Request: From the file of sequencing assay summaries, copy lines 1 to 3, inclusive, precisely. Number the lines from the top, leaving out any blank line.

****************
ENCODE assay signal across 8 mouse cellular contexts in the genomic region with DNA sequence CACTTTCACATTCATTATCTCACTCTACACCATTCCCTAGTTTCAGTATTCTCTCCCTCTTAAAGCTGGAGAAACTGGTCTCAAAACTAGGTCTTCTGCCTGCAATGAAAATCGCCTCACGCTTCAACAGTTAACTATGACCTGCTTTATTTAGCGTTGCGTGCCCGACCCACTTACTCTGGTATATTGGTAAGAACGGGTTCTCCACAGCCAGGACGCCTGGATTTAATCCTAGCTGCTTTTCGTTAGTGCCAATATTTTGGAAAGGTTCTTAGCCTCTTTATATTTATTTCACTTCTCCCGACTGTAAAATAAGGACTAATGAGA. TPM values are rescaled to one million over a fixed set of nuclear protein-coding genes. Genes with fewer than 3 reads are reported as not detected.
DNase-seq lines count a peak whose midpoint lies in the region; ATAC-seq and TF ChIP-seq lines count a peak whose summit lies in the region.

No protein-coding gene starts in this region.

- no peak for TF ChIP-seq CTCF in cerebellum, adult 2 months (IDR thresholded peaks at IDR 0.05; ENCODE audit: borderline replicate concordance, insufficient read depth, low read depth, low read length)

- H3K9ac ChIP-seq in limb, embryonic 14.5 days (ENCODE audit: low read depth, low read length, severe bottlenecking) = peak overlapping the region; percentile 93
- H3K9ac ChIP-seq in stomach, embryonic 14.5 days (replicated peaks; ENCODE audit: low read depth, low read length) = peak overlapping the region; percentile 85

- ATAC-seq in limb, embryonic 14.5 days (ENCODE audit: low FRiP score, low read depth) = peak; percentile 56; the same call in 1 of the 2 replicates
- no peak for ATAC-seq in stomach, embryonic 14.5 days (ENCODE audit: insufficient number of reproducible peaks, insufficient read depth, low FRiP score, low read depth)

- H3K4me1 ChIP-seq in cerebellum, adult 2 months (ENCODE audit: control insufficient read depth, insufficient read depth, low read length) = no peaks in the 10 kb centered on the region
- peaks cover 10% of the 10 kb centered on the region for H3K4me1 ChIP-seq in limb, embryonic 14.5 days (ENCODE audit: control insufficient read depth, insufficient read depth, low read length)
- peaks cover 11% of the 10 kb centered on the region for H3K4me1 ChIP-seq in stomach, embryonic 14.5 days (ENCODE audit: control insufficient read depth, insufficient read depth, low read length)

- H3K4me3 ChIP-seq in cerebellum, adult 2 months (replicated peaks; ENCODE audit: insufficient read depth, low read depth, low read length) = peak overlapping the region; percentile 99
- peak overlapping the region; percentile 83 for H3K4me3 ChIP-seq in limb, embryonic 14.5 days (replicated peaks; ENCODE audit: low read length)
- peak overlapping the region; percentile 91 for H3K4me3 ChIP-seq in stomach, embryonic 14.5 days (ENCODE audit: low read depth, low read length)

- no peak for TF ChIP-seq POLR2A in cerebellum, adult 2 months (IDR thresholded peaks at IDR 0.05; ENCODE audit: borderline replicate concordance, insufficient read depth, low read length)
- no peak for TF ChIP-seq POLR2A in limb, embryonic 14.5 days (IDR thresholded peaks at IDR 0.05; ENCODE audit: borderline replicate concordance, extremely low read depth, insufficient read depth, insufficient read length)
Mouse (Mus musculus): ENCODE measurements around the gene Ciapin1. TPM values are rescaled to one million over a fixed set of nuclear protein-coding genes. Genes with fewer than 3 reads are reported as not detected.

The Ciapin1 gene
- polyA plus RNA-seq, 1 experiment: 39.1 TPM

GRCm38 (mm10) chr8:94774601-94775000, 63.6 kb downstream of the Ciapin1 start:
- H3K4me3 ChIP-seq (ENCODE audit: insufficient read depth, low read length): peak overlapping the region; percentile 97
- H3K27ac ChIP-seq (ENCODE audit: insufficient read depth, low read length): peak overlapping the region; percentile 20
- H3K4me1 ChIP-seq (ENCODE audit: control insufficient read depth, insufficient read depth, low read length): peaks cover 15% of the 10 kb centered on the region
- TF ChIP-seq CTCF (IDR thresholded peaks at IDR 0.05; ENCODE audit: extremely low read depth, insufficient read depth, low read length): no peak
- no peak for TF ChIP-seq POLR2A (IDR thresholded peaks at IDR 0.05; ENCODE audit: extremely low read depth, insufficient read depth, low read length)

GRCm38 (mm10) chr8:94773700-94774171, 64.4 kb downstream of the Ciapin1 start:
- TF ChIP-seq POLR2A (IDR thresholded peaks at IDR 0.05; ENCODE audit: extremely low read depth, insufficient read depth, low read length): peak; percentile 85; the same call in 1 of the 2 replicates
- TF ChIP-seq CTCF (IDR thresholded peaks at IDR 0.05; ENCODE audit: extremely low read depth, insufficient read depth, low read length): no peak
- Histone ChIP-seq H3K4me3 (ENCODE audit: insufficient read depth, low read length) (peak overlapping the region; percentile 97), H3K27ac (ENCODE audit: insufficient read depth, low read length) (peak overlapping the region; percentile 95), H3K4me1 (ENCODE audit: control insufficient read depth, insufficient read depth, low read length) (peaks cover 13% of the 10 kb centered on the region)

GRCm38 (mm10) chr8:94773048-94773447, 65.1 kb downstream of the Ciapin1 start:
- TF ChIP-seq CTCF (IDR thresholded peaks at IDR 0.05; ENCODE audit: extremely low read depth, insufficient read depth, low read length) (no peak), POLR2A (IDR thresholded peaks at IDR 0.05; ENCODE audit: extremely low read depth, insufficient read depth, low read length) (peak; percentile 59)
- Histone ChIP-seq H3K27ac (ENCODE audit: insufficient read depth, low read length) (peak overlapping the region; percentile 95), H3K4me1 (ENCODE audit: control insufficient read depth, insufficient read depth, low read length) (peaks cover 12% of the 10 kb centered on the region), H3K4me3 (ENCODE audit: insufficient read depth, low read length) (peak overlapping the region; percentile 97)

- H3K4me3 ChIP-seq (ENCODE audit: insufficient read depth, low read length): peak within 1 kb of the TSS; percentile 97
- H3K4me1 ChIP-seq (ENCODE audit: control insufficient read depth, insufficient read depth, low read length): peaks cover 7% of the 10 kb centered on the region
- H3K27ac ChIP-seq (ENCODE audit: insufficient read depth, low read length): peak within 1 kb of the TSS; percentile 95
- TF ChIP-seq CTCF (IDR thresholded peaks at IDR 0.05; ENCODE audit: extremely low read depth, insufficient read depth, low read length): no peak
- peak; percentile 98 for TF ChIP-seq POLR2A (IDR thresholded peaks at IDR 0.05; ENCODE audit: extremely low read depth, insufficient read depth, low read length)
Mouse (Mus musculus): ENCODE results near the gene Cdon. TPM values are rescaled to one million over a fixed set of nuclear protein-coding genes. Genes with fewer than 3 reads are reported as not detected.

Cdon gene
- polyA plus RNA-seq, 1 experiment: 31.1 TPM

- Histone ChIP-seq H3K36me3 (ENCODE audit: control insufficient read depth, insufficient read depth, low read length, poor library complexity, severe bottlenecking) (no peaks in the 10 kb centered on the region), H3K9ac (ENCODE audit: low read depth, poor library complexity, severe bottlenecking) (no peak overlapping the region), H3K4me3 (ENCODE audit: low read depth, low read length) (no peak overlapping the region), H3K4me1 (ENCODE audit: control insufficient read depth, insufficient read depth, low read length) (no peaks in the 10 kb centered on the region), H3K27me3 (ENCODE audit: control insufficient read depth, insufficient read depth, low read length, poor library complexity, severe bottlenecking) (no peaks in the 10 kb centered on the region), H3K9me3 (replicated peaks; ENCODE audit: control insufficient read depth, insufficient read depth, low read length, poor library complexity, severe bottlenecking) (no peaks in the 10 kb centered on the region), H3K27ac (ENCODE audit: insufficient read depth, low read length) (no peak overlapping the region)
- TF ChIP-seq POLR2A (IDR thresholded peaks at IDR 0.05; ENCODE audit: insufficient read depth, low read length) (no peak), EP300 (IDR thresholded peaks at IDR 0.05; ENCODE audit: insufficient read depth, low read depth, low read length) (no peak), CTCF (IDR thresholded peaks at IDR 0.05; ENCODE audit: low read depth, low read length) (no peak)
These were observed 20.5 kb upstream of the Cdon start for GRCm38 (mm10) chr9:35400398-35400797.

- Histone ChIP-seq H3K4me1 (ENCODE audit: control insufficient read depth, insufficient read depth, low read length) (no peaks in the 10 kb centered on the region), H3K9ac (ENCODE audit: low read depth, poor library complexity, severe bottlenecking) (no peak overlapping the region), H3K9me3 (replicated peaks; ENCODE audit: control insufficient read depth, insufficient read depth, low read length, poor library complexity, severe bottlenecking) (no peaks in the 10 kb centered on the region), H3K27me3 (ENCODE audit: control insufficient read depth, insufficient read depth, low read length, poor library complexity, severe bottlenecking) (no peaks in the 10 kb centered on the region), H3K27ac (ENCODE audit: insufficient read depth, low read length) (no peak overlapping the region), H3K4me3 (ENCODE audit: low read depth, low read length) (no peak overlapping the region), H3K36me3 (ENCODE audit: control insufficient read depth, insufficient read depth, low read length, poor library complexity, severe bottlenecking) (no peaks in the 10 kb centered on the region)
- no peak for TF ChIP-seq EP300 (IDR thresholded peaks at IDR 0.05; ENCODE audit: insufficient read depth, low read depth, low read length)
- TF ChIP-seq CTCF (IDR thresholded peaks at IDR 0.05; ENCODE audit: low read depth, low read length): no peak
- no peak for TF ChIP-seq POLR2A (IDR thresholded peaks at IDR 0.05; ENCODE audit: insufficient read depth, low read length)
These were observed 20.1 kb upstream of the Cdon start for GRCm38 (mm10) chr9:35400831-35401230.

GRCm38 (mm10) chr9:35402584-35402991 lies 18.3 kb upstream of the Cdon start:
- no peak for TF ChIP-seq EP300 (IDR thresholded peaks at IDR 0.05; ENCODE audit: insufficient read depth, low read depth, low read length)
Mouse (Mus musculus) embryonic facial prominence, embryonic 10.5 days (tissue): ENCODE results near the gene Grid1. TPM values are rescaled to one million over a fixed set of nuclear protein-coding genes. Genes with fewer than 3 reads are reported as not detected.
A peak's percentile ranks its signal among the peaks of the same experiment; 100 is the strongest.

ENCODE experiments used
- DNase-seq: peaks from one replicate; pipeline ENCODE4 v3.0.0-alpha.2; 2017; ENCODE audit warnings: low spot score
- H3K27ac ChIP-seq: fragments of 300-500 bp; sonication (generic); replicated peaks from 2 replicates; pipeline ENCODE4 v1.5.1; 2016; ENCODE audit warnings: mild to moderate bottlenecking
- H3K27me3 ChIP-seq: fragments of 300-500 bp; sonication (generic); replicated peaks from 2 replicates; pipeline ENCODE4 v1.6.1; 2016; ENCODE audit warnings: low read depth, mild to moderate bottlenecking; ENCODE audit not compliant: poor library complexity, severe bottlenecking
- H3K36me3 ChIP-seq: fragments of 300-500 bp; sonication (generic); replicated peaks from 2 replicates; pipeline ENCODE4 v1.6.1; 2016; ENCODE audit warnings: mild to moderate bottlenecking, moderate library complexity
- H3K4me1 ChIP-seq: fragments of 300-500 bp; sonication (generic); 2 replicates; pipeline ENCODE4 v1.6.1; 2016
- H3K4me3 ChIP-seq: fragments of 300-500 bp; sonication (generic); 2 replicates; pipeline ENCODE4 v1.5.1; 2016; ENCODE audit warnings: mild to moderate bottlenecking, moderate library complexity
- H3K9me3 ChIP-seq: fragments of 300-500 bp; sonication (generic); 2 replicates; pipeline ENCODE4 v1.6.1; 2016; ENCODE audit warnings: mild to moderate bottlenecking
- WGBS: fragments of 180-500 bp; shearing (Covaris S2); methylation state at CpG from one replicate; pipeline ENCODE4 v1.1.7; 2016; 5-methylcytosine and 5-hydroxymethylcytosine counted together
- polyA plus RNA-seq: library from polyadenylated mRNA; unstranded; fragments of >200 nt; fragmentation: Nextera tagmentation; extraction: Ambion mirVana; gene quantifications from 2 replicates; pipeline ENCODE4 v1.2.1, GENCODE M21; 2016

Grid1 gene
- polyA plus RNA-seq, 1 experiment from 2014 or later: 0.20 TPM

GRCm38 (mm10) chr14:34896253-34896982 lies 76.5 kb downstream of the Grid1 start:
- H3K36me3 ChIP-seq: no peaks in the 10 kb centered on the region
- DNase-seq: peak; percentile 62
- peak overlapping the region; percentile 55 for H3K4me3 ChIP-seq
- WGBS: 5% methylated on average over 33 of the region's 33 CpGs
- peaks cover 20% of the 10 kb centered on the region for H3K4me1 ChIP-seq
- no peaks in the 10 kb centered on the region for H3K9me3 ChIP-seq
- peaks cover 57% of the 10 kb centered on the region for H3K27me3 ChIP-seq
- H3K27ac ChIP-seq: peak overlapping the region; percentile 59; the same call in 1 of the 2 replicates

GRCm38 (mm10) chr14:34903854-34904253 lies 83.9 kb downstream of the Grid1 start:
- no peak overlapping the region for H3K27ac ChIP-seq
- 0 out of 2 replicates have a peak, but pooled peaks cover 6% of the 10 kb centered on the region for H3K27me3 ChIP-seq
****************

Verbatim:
ENCODE assay signal across 8 mouse cellular contexts in the genomic region with DNA sequence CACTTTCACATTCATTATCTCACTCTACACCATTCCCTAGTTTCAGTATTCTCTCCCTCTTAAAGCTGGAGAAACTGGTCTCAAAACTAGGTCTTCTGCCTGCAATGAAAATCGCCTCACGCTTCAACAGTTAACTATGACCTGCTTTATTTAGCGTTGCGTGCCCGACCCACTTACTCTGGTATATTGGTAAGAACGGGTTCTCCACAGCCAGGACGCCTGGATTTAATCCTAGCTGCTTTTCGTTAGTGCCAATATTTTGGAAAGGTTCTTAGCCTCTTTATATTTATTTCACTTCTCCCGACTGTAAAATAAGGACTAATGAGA. TPM values are rescaled to one million over a fixed set of nuclear protein-coding genes. Genes with fewer than 3 reads are reported as not detected.
DNase-seq lines count a peak whose midpoint lies in the region; ATAC-seq and TF ChIP-seq lines count a peak whose summit lies in the region.

No protein-coding gene starts in this region.